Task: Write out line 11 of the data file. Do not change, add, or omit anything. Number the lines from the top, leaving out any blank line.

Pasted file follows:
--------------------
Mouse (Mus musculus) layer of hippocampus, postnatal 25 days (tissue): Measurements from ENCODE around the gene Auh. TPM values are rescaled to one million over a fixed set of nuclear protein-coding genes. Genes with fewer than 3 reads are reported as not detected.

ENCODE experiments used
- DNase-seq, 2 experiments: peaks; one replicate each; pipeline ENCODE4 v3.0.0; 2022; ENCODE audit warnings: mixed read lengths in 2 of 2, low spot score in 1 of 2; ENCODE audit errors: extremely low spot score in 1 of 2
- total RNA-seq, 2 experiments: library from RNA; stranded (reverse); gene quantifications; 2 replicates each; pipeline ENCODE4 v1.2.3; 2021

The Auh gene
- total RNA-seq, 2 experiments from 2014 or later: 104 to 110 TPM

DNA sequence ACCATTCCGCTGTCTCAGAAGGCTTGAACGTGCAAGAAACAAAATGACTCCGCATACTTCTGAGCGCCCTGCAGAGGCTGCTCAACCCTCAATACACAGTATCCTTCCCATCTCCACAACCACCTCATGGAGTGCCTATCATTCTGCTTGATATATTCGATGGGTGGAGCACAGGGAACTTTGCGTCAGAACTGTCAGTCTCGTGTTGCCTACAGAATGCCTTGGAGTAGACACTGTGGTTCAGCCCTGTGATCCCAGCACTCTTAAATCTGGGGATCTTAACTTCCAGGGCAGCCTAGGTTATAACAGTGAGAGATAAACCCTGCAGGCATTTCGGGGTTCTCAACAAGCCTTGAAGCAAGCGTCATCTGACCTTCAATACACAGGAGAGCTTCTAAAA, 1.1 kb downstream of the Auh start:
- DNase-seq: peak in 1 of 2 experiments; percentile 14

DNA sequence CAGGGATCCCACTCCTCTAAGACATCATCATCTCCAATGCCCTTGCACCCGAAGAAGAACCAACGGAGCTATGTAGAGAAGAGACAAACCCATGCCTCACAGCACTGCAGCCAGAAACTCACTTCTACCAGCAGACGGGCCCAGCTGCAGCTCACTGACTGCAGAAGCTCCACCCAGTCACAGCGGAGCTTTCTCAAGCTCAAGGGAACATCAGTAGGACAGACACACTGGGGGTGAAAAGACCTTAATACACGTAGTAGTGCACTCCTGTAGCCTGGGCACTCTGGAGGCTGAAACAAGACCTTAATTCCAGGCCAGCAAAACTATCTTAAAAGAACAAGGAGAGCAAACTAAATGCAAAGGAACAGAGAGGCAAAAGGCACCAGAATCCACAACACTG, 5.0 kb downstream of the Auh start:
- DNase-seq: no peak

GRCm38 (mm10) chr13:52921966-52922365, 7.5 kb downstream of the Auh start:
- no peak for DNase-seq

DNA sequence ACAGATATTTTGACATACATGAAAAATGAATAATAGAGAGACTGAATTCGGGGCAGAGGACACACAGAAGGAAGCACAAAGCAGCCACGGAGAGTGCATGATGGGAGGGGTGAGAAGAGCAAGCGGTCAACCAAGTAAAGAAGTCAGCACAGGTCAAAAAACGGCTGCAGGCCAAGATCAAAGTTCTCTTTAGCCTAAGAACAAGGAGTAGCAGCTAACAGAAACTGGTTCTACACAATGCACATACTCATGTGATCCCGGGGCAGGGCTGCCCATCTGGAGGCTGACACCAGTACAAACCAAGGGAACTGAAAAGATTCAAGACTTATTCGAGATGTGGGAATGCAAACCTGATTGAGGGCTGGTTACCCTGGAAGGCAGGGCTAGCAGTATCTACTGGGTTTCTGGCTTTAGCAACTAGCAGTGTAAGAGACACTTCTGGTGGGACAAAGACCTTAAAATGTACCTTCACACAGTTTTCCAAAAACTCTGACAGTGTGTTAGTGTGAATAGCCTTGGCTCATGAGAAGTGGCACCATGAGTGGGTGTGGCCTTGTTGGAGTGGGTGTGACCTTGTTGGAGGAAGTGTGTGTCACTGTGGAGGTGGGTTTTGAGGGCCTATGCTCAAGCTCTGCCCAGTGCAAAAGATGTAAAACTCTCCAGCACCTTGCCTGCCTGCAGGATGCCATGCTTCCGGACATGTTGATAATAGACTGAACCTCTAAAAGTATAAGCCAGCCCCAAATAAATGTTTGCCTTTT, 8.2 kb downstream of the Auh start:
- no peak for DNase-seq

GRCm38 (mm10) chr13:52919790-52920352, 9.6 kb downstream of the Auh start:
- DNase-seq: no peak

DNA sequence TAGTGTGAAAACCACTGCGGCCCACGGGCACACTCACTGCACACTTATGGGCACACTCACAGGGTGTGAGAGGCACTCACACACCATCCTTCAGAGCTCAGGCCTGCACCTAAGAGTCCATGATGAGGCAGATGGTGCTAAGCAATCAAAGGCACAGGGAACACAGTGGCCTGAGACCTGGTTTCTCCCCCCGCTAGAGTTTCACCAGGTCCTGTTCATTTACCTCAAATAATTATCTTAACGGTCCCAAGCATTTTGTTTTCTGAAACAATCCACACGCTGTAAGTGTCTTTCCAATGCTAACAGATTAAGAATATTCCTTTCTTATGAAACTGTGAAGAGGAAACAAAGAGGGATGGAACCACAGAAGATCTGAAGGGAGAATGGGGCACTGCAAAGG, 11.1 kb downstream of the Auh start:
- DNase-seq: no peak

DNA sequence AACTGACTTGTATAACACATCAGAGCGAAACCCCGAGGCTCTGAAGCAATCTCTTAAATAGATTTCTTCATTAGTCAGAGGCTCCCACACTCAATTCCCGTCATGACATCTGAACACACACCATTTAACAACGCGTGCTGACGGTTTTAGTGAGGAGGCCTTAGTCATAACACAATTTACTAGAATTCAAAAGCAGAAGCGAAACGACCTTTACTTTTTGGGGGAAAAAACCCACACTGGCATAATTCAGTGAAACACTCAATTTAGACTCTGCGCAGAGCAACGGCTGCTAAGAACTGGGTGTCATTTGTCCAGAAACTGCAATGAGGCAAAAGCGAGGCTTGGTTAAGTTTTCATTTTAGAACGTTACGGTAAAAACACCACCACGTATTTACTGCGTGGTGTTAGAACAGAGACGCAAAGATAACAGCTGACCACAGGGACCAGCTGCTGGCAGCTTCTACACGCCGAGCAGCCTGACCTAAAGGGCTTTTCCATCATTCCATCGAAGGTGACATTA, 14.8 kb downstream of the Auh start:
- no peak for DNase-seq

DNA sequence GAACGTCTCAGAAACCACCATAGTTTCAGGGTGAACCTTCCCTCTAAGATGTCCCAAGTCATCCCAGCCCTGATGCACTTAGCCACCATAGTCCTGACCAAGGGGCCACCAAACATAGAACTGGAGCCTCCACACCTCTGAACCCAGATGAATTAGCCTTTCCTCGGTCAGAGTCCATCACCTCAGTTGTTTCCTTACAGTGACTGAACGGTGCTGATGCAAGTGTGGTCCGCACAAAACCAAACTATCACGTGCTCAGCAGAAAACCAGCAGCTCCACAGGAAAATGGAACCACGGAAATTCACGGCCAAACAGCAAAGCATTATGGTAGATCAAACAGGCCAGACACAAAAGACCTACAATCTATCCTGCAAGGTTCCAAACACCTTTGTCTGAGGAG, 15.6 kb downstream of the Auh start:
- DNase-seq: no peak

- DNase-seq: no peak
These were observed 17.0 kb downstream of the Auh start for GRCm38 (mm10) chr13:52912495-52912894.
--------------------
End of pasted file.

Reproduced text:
GRCm38 (mm10) chr13:52921966-52922365, 7.5 kb downstream of the Auh start: